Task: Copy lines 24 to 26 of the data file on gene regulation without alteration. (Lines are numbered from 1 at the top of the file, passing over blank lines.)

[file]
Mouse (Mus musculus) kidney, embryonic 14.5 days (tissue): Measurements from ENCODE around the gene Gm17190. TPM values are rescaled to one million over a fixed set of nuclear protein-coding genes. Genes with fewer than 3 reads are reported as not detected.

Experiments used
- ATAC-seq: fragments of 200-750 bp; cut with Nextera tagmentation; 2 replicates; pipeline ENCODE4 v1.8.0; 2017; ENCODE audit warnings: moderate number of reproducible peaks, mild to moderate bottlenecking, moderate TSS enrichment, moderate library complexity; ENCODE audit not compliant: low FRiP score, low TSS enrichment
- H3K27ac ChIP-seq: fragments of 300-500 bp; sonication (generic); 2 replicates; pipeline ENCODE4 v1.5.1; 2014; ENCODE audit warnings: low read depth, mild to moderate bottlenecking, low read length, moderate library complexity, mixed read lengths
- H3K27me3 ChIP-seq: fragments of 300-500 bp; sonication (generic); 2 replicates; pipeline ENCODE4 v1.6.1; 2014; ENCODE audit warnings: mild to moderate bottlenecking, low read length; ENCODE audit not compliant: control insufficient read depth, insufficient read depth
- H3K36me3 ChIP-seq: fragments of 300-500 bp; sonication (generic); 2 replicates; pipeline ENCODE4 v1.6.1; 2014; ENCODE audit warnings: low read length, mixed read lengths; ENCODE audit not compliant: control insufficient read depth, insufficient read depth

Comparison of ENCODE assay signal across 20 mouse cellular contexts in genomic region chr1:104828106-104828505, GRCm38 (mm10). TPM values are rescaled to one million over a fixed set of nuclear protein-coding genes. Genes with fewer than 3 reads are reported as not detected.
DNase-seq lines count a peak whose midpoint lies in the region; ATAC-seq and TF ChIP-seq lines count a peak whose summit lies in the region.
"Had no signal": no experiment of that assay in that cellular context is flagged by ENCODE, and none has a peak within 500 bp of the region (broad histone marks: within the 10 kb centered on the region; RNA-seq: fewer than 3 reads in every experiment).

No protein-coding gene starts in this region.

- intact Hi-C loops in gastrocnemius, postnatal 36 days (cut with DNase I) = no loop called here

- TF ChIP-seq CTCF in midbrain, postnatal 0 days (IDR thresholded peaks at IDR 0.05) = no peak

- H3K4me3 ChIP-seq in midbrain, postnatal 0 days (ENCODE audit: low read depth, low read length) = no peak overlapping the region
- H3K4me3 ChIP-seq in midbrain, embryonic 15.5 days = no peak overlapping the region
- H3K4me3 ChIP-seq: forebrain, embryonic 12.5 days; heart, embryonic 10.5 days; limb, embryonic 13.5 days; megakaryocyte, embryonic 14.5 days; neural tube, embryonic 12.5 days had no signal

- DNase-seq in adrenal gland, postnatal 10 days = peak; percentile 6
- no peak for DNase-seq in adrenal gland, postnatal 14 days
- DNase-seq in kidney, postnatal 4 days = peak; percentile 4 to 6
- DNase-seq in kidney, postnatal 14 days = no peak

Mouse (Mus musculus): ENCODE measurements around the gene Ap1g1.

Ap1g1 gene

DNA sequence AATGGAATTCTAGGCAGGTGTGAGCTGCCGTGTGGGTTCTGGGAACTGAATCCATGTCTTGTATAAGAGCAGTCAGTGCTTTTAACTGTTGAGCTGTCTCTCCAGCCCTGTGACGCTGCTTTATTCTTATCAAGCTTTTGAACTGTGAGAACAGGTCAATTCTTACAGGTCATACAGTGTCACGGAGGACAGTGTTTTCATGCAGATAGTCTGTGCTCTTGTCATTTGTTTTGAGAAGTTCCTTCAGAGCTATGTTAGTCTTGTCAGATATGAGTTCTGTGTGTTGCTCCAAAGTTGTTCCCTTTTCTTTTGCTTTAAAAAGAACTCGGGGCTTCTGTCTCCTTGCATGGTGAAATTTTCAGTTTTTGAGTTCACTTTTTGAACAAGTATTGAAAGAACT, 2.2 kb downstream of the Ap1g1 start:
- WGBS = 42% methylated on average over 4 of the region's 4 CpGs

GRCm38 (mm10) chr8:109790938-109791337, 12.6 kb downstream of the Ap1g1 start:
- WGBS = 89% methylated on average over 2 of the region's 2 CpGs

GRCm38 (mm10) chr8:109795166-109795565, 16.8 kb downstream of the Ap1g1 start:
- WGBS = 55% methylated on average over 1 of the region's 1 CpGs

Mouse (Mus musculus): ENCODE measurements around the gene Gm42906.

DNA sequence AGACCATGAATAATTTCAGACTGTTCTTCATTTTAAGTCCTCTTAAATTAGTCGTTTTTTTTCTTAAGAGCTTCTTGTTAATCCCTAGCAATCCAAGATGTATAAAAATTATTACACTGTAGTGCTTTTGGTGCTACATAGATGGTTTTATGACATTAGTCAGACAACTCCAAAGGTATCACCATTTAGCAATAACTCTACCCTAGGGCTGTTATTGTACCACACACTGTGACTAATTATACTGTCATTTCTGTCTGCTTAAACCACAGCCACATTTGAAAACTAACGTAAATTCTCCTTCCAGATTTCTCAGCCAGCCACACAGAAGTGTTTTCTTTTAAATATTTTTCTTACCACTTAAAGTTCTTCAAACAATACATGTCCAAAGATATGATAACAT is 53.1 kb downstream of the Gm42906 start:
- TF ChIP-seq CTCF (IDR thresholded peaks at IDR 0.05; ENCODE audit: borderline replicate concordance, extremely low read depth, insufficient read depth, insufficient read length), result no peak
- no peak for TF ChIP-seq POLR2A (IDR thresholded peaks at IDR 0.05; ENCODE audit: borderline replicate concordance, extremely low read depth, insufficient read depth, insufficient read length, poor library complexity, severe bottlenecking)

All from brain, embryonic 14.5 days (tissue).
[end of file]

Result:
GRCm38 (mm10) chr8:109790938-109791337, 12.6 kb downstream of the Ap1g1 start:
- WGBS = 89% methylated on average over 2 of the region's 2 CpGs

GRCm38 (mm10) chr8:109795166-109795565, 16.8 kb downstream of the Ap1g1 start: